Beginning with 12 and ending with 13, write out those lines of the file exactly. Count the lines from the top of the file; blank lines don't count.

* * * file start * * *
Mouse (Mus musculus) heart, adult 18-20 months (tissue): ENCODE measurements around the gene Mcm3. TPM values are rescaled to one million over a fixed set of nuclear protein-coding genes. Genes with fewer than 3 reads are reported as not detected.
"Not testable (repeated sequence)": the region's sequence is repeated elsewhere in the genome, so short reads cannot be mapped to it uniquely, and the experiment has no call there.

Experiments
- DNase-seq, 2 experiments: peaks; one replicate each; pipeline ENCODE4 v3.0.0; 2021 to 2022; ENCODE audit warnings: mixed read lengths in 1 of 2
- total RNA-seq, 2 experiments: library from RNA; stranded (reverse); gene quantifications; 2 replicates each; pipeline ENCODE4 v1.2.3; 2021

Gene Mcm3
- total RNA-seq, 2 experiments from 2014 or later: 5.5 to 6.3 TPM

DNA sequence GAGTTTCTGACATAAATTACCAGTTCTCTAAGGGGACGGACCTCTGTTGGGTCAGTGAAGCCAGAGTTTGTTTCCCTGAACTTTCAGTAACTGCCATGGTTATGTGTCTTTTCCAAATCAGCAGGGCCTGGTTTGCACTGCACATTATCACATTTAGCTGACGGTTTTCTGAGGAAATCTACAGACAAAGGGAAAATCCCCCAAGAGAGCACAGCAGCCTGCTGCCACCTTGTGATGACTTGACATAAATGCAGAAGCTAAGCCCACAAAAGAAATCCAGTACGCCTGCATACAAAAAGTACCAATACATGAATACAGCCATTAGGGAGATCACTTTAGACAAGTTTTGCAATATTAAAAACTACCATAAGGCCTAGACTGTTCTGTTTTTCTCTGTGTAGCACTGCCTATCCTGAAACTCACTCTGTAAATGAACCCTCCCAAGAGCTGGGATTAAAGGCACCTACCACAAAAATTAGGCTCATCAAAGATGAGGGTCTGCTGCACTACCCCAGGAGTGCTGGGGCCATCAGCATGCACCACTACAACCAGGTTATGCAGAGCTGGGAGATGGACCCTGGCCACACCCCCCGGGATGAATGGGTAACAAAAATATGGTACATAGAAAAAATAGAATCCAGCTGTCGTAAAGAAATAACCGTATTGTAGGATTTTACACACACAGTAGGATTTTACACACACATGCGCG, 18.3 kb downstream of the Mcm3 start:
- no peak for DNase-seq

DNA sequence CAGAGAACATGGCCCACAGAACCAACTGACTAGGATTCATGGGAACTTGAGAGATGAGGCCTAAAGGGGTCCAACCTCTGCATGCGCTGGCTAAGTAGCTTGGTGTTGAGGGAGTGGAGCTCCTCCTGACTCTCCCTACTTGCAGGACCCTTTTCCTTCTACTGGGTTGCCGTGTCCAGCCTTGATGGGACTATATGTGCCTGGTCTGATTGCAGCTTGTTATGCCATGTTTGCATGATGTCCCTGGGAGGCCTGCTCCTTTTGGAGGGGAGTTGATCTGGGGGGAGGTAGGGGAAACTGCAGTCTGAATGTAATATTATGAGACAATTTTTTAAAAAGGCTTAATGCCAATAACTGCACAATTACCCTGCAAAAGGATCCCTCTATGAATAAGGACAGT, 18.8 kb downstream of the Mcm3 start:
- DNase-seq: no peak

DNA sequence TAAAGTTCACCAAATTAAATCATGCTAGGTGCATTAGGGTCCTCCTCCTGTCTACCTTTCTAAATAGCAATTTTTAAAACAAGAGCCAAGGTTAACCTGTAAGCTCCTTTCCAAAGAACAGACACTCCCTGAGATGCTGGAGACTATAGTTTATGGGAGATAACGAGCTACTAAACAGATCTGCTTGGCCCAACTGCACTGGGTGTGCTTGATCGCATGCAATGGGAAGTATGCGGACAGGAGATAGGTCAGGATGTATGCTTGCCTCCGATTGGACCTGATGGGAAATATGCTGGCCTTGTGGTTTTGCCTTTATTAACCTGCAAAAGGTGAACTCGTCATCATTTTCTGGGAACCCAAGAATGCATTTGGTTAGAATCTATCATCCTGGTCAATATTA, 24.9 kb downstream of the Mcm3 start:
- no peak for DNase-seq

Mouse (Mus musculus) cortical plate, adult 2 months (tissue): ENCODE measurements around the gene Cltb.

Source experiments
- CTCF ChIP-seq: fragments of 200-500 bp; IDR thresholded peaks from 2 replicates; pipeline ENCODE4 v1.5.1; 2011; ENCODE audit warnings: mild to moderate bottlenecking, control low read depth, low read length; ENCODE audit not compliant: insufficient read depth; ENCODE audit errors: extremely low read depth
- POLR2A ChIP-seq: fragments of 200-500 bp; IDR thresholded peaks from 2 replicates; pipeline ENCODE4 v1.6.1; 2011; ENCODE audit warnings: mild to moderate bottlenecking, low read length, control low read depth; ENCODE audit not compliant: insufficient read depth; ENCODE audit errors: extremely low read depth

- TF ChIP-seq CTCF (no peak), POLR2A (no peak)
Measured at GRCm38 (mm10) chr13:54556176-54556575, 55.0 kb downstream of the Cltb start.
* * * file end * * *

DNA sequence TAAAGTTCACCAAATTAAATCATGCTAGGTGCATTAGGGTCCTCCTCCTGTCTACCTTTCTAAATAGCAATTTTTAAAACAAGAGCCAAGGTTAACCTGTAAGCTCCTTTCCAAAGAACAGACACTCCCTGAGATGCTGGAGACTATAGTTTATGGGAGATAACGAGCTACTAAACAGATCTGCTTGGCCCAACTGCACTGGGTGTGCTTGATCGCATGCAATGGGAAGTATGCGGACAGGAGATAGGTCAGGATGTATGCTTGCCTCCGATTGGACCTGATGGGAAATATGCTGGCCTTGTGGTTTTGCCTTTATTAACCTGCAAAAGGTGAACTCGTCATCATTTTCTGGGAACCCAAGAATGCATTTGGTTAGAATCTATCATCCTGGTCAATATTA, 24.9 kb downstream of the Mcm3 start:
- no peak for DNase-seq